Wednesday, July 9, 2014

Netiquette IQ Definition of The Day - AVT


Advanced volatile threat detection: New term, old malware?
Nick Lewis, Enterprise Threats
Simply put, AVTs are attacks that are only resident in memory and are not written to disk. Memory-based malware is inherently more difficult to detect than other malware; it cannot be identified solely by monitoring the file system. Fortunately, there are many ways to initially detect something that needs to be examined on a system, which will make memory-based malware detection easier. The Windows Incident Response Blog has articles on how to perform memory forensics and malware analysis that could be used to detect an advanced volatile threat.
Once a suspicious network flow or account activity is discovered, an investigation can be done to identify what caused the suspicious activity. Additionally, monitoring for suspicious network connections can be done without access to the compromised system. An enterprise should prepare for an AVT by closely monitoring its systems using anomaly detection techniques and securing its endpoints.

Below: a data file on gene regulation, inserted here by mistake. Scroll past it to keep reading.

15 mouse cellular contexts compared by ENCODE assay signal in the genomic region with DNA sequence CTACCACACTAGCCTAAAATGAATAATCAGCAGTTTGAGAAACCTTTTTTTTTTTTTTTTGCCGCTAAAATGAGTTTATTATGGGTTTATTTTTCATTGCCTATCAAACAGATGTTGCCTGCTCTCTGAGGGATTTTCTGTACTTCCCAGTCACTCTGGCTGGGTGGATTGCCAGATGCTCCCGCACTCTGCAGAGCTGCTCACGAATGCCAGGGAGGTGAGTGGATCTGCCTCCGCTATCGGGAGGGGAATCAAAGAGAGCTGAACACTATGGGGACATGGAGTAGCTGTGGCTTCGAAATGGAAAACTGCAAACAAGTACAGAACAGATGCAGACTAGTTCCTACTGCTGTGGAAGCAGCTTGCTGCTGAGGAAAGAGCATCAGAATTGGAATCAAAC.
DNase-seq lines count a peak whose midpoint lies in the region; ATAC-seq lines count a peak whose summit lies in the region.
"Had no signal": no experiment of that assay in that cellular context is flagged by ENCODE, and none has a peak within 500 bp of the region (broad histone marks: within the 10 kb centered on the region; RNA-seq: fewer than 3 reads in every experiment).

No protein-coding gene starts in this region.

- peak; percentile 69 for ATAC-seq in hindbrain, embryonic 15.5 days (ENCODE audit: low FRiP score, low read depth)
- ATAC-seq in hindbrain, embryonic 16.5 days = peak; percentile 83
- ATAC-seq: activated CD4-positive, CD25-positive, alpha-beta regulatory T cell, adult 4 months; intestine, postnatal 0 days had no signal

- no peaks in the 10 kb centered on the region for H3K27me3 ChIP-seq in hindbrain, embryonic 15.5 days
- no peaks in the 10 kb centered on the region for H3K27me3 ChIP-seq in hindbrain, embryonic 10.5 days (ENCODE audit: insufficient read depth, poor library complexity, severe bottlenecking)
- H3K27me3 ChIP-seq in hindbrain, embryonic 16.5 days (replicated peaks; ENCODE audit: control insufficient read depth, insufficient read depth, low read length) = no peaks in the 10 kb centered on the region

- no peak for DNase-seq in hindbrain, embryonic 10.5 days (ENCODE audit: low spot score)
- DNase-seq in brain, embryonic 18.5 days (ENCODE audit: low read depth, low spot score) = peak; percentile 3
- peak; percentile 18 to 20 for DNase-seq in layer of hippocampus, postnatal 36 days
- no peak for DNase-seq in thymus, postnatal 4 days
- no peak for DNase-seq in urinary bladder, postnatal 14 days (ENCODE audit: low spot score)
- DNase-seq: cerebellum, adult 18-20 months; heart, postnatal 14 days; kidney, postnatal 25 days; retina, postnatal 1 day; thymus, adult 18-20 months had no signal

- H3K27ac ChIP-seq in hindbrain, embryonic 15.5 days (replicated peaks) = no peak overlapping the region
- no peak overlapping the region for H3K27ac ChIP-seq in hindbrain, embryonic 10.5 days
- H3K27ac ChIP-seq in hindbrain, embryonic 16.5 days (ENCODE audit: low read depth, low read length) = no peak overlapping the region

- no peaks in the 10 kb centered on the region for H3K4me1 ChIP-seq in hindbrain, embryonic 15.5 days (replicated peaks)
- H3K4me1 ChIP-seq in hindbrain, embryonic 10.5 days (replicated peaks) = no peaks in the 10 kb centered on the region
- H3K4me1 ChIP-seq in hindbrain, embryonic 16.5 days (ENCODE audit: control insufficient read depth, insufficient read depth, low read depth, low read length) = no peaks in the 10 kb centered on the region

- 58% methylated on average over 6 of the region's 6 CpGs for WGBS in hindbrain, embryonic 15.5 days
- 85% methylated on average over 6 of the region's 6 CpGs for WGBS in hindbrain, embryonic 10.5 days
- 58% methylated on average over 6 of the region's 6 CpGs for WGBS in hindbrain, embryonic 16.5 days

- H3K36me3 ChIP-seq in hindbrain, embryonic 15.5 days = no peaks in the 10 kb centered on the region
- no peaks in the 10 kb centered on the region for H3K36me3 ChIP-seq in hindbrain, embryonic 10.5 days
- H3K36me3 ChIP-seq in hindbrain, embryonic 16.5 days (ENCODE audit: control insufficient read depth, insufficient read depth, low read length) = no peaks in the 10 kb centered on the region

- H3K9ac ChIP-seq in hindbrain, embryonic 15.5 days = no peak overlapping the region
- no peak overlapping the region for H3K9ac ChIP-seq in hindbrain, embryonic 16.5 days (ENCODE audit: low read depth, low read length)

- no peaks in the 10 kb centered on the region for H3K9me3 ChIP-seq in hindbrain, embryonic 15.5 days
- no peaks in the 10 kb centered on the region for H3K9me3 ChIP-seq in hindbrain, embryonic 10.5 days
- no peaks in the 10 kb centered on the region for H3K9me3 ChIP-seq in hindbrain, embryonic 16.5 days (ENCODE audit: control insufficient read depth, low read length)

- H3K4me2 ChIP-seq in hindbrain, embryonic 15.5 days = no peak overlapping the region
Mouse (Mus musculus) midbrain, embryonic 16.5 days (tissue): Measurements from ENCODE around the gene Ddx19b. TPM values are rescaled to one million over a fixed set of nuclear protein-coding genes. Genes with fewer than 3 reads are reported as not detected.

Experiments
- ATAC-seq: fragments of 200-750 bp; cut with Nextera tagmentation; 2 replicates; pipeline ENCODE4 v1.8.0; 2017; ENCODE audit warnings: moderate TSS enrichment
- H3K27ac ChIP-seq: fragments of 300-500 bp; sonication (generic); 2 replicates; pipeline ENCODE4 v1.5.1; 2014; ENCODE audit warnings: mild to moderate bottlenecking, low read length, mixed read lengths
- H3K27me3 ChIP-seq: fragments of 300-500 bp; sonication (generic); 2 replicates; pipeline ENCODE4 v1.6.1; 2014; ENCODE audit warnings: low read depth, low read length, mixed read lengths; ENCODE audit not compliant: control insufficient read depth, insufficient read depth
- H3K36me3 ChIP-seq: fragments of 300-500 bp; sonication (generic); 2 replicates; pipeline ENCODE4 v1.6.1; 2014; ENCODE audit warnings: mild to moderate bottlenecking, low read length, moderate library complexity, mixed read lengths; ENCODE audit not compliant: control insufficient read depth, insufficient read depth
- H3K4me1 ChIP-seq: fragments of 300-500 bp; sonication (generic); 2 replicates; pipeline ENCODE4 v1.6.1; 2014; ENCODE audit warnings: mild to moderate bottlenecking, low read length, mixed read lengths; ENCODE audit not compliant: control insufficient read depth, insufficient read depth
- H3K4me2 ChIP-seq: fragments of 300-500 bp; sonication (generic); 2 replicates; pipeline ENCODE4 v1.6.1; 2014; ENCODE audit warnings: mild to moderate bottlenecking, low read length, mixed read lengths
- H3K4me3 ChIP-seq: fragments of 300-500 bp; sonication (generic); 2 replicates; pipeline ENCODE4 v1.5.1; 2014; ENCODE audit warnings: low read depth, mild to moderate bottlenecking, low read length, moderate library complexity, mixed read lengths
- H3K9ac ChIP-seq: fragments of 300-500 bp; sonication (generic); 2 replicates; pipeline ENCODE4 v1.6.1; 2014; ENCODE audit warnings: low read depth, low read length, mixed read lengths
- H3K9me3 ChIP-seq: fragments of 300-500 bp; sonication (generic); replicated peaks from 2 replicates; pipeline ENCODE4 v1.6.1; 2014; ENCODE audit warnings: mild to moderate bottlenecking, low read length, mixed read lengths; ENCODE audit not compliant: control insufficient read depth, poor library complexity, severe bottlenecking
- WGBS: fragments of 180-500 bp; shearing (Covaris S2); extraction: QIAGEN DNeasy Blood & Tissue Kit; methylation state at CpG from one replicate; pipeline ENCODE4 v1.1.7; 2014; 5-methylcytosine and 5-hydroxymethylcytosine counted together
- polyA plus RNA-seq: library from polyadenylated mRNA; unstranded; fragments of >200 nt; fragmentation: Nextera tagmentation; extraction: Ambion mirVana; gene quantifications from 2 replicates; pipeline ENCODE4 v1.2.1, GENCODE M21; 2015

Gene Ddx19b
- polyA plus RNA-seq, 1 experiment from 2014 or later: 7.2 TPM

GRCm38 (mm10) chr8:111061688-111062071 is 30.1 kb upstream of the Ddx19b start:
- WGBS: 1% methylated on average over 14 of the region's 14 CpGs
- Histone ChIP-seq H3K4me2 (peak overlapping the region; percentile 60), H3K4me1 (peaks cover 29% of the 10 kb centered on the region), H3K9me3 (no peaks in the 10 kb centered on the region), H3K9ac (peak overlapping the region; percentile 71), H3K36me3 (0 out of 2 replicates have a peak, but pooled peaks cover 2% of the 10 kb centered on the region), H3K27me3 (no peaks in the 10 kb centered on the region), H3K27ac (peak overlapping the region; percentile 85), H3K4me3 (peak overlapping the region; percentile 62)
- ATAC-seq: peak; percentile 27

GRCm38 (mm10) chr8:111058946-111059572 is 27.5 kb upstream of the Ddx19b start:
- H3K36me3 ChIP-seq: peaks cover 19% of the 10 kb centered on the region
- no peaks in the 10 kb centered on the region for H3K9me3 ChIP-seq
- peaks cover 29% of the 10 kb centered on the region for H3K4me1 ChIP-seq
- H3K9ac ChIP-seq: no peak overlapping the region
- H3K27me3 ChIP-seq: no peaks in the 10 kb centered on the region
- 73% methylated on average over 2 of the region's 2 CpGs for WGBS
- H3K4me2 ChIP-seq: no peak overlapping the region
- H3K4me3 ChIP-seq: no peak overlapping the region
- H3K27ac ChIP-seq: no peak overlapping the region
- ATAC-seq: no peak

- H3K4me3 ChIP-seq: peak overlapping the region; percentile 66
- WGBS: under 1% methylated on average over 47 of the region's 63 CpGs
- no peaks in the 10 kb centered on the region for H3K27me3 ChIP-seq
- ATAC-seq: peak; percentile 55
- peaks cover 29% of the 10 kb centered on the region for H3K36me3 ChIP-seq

Memory-based malware attacks date back to 2002 if not earlier, and antimalware tools have been addressing the threat of memory-resident malware ever since. So, while the threat is not necessarily new per se, it is still quite volatile because once a system is rebooted, any malware resident only in memory will disappear and requires reinfection of the system to gain access again. Yet reinfection can be easily accomplished if an infected system on the local network has not yet rebooted.
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